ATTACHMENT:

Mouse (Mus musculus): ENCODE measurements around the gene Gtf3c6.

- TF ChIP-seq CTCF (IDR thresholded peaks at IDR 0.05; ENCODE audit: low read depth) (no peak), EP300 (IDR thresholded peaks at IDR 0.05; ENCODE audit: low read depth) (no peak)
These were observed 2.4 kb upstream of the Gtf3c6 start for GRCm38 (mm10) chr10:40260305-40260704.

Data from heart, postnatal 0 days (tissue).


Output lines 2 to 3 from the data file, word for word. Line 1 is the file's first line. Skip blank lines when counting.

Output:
- TF ChIP-seq CTCF (IDR thresholded peaks at IDR 0.05; ENCODE audit: low read depth) (no peak), EP300 (IDR thresholded peaks at IDR 0.05; ENCODE audit: low read depth) (no peak)
These were observed 2.4 kb upstream of the Gtf3c6 start for GRCm38 (mm10) chr10:40260305-40260704.